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Gnat Says
Michigan's Best Fall Chinook Fishing
Written by Capt. Mike Gnatkowski - Gnat's Charters   
Tuesday, 31 July 2007 10:46
For many Michigan sportsmen fall means salmon; big, mature Chinook salmon. While other outdoorsmen are practicing with their bows or shooting rounds of skeet to get ready for the upcoming hunting season, serious anglers are taking advantage of the seasonal migration of salmon that amass off river mouths and pier heads before heading upstream to spawn. The kings have gorged for several years in the wide-open expanses of the Great Lakes and are now returning to natal river or planting sites. The concentration of salmon makes for some of the best angling of the year.
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Walleyes after Dark
Written by Capt. Mike Gnatkowski - Gnat's Charters   
Tuesday, 31 July 2007 10:26
Walleyes are built for hunting at night. Armed with keen night vision, a super- sensitive lateral line and a highly developed sense of hearing, walleyes have the upper hand under the cover of darkness and take full advantage of it. It’s a wonder more anglers don’t. 
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Get In Line for more Salmonids
Written by Capt. Mike Gnatkowski - Gnat's Charters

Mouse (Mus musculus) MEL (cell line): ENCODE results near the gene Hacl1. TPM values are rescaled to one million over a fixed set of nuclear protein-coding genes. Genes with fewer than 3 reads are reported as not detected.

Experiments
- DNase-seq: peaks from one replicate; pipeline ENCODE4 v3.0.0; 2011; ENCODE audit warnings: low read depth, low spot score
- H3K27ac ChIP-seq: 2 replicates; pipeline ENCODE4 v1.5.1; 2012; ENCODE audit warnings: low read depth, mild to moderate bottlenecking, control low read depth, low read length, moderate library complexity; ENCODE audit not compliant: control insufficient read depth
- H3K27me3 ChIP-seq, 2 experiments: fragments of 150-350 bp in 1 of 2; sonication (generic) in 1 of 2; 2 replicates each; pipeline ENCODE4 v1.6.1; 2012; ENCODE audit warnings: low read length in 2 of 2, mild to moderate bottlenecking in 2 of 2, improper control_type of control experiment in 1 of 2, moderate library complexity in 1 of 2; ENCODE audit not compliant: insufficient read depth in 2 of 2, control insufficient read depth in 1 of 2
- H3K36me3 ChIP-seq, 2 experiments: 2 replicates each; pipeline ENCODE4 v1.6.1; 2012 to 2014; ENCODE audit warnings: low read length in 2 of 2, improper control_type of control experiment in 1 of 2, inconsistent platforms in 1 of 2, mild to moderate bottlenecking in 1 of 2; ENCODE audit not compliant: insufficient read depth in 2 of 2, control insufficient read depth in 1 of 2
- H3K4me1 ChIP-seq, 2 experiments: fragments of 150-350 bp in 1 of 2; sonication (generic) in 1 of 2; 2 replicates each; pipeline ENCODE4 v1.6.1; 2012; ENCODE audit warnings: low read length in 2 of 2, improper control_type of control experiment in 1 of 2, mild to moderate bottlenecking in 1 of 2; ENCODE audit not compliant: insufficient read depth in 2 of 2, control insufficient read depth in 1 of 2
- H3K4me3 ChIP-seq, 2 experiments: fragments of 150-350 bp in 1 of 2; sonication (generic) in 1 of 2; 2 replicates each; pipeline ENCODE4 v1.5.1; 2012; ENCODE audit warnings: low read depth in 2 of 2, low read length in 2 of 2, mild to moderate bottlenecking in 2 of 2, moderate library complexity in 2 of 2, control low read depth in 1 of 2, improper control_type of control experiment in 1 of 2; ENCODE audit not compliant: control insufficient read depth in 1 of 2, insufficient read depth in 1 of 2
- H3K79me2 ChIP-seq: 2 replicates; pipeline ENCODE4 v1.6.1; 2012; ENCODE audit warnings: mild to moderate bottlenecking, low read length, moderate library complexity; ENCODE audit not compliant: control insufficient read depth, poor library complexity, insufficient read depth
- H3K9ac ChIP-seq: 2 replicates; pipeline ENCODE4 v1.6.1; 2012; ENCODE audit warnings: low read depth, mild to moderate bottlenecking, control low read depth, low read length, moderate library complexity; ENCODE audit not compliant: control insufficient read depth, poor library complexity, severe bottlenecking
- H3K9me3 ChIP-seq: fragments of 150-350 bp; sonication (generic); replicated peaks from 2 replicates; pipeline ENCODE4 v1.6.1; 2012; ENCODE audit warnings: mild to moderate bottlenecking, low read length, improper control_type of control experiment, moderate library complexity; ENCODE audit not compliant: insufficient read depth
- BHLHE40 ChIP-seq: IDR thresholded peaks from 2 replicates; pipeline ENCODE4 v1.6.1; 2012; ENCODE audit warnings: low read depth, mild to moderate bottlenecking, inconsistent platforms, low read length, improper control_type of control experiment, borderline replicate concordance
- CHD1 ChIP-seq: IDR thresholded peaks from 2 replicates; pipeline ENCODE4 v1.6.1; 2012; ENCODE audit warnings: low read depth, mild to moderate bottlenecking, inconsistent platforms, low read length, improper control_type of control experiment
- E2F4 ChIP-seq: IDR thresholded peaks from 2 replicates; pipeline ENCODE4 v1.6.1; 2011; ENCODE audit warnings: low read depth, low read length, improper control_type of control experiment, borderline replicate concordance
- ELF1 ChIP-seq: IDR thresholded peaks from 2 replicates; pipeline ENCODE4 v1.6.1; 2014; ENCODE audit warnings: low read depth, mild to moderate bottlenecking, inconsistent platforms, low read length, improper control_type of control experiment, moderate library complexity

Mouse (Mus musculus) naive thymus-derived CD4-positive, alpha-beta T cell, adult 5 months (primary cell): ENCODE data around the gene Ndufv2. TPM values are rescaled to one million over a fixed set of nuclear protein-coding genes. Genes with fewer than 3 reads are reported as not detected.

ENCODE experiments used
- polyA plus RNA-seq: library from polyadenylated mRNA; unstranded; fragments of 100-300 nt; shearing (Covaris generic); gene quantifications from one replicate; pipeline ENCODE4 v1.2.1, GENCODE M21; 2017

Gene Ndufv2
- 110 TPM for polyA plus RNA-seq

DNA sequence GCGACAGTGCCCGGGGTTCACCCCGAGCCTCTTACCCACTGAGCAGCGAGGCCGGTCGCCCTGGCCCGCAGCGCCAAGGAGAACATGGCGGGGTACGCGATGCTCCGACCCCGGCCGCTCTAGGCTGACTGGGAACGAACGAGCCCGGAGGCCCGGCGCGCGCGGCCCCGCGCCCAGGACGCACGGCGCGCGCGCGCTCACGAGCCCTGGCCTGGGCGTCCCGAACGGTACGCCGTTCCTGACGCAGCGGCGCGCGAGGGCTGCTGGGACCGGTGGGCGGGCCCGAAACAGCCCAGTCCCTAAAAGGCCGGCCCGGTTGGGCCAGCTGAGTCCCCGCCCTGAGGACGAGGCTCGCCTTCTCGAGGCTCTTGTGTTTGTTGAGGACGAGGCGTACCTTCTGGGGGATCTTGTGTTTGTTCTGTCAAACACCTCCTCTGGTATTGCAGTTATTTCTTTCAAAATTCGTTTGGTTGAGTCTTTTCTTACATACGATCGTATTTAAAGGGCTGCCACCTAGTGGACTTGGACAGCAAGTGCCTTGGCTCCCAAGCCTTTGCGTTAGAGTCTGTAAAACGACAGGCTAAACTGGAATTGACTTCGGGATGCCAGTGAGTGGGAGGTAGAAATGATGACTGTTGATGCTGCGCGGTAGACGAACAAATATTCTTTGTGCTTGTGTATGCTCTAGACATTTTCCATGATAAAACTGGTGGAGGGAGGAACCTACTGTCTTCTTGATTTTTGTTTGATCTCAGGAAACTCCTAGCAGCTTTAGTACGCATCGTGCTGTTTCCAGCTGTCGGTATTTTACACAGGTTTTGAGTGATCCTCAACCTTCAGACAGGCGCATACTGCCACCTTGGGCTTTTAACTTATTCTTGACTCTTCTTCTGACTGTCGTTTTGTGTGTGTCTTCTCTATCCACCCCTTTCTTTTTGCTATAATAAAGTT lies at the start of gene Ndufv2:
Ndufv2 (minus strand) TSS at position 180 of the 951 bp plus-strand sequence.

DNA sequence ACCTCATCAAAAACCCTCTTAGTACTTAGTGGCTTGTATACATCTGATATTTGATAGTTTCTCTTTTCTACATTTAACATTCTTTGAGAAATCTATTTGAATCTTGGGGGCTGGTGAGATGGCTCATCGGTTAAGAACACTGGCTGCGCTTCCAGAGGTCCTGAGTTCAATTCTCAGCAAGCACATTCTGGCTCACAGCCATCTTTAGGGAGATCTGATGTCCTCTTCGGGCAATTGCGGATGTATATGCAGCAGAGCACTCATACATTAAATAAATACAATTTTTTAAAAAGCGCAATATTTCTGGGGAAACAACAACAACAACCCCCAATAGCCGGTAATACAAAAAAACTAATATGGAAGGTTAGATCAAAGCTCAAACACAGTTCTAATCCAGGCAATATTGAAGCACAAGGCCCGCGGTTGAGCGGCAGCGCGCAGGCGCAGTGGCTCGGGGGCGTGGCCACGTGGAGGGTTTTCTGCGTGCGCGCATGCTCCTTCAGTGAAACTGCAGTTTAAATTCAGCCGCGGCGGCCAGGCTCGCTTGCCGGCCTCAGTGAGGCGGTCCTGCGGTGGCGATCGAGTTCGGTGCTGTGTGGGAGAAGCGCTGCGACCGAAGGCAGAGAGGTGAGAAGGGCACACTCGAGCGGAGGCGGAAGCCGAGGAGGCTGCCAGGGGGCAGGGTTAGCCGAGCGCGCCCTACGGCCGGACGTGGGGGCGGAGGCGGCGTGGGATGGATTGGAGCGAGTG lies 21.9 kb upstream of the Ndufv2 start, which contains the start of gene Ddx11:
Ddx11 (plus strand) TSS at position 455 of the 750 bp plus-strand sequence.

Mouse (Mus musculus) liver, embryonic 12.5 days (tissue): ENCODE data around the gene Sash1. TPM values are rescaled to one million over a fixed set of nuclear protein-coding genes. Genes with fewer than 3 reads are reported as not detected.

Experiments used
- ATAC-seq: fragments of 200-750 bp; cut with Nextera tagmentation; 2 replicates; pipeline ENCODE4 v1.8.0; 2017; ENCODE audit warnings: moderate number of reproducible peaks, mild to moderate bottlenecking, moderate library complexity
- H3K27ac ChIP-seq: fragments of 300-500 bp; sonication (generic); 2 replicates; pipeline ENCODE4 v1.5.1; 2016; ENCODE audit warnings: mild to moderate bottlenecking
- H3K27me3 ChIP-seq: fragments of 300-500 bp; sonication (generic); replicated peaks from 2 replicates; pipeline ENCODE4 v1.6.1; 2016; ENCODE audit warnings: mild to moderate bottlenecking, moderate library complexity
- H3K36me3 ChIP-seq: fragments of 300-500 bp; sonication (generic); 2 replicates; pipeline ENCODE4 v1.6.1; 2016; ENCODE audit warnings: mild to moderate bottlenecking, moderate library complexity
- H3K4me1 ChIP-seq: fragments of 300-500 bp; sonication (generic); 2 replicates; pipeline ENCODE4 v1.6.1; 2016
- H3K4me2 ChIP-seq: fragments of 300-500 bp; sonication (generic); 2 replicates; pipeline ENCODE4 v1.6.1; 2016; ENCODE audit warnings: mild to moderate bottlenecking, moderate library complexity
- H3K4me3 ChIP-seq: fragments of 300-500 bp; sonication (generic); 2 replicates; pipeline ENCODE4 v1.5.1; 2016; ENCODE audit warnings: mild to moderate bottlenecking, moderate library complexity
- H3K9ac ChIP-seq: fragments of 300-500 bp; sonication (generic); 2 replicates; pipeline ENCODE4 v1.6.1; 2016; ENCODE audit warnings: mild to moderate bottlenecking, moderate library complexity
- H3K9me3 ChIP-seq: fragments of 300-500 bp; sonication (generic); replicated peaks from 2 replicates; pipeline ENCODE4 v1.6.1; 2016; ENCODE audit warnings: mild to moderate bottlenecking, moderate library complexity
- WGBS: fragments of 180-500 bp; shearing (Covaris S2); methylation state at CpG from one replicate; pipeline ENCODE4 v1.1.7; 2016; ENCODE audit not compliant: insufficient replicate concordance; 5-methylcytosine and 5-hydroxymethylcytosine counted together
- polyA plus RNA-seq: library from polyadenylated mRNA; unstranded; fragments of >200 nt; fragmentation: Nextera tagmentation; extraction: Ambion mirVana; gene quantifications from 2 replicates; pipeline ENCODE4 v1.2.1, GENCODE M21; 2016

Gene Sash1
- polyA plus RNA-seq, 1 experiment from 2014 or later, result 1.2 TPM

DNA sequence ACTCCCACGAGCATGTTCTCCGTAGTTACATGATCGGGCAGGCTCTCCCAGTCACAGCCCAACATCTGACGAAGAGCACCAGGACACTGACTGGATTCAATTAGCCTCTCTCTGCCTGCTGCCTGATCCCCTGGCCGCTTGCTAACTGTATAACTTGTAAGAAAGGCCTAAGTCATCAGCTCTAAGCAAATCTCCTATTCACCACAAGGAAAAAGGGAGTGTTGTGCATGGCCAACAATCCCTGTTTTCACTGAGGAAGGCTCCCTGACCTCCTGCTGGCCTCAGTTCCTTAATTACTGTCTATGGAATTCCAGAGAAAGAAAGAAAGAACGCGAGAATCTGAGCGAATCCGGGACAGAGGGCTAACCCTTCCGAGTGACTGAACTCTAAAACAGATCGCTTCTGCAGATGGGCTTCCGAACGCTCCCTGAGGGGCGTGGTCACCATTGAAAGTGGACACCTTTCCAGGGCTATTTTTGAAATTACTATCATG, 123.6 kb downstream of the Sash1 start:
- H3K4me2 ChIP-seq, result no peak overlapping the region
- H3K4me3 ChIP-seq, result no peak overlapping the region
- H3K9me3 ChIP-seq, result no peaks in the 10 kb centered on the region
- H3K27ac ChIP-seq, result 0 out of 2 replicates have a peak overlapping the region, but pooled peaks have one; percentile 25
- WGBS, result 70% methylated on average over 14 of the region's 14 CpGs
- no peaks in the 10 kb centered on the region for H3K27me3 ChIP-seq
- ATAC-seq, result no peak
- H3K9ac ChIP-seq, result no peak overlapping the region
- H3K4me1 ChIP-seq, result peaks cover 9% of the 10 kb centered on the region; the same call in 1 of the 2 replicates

Thursday, 31 May 2007 09:16
20 years ago most Great Lakes anglers wouldn’t have known what an in-line planer board was. Today, side planers have become one of the most important pieces of equipment in the big-lake angler’s arsenal. But not all side planers are created equal. Some are better suited for pulling heavy lengths of lead core line, a hot tactic for summer kings. Others are perfect for targeting brown trout in shallow water or steelheads cruising near offshore scum lines. Truth is, no one in-line planer can do it all.
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Lake Michigan Downrigger Basics
Written by Capt. Mike Gnatkowski - Gnat's Charters   
Thursday, 31 May 2007 09:14
Downriggers were invented on Lake Michigan. Manufacturers like Big Jon, Invader, Riviera, Cannon, and others can all trace their roots to Michigan’s fledgling salmon program back in the late 1960’s and early ‘70’s. Downriggers were the brainchild of industrious anglers fervent with Coho fever who were experiencing the thrill of the first return of salmon to their planting sites, and the frustrations of not being able to catch them.
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Pier-Fishing for Big-Water Trout and Salmon
Written by Mike Gnatkowski - Gnat's Charters   
Saturday, 31 March 2007 17:41

There was a time when I felt sorry for boat-less anglers who were restricted to fishing from piers and breakwalls. It seemed that they were at a major disadvantage. Rather than wait for the fish to come to them, anglers in boats could hunt for fish, searching them out wherever wind, baitfish, the spawning urge and current would take them. Pier anglers seemed to be too restricted.

 

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